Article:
This leads to a rather hilarious sequence where Adam very slowly and very carefully climbs up each rung of the ladder. And he wonders aloud about ladder related fatalities every year. So Wes, thinking he’s being helpful, actually looks it up on his phone and starts like throwing out statistics. Adam’s like, no, that’s not helpful.

Jeff: I also thought that if Wes hadn’t looked that up for Adam, I could imagine Gus going to look it up for Adam. Cause she loves to know stuff. And you could just see her maybe with her phone or borrowing a phone to figure that out. I like that you pointed out that Adam’s a little bit jealous of the hero worship already kind of thrown at Wes. Cause Gus even calls it out that he’s like a superhero. He knows everything and he’s got all the cool sidekicks.

Will: Meaning his bugs.

Jeff: Meaning his bugs and lizards.

He’s got raccoons in his house. I mean, come on.

And yet I have to say that Roan’s done a great job of giving the animals a little bit of character. And they even become, much like some of the other animals that have appeared in the “Garnet Run” series, even though these are creepy crawly animals, she’s done a great job of giving them their own little personalities. I felt like I might’ve been watching “Charlotte’s Web” at times with the personification of some of the animals.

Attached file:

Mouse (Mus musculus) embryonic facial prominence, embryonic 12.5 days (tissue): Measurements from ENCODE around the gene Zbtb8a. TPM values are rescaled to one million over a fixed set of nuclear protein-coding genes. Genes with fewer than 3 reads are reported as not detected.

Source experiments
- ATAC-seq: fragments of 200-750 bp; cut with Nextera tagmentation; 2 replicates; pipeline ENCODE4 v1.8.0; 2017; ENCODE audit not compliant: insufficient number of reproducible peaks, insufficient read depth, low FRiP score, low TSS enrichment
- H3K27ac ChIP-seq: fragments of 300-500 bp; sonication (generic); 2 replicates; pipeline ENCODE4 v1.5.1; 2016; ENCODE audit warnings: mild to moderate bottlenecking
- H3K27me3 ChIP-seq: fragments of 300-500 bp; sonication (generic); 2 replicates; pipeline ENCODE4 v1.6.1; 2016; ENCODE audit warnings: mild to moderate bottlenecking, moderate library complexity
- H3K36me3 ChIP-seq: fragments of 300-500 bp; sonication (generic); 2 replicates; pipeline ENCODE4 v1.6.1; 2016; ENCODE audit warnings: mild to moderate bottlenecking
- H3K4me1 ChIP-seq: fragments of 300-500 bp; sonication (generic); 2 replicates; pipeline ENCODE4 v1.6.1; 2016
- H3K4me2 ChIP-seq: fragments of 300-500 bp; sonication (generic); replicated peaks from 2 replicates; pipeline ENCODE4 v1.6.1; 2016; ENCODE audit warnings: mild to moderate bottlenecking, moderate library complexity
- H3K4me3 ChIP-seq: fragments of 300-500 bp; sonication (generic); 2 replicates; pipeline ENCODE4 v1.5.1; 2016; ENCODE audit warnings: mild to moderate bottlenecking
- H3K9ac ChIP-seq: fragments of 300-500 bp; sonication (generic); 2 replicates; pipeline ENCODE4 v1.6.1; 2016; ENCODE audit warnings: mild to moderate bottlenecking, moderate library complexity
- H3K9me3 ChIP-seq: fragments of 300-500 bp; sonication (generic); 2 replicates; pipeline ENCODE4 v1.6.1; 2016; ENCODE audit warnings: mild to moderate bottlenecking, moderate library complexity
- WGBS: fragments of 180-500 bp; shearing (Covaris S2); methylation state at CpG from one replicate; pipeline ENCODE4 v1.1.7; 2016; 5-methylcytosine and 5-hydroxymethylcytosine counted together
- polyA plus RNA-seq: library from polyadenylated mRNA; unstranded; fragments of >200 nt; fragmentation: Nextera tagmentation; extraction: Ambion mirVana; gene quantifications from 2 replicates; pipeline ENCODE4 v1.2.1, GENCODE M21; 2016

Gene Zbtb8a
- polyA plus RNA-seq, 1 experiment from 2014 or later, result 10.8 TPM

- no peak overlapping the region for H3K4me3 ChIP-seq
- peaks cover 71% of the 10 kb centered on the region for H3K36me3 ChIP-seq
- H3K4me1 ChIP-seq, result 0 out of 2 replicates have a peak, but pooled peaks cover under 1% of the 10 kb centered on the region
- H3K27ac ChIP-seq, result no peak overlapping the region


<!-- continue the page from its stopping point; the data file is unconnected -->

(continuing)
Will: After Adam climbs down, they all look at his handiwork and it is unimpressive. Definitely not the most lights in the world. And he reassures Gus that they’re just getting started.

Gus finagles another visit to Wes’s house. This time they check out his basement lab. And while she’s fascinated by the glowing bacteria, containers of leaches, and friendly lizards, Wes explains his research to Adam. It’s all about bioluminescent alternatives to electricity for lower income communities.

Gus wants to take Betty to school for show and tell. Adam, makes sure Wes knows he isn’t obligated to do so. In fact, he probably preferred not to have to deal with the yucky spider at all. But even to Wes’s own surprise, he agrees. To go out, in the daytime, to a school full of children, just so a little girl he hardly knows, can share her fascination with spiders.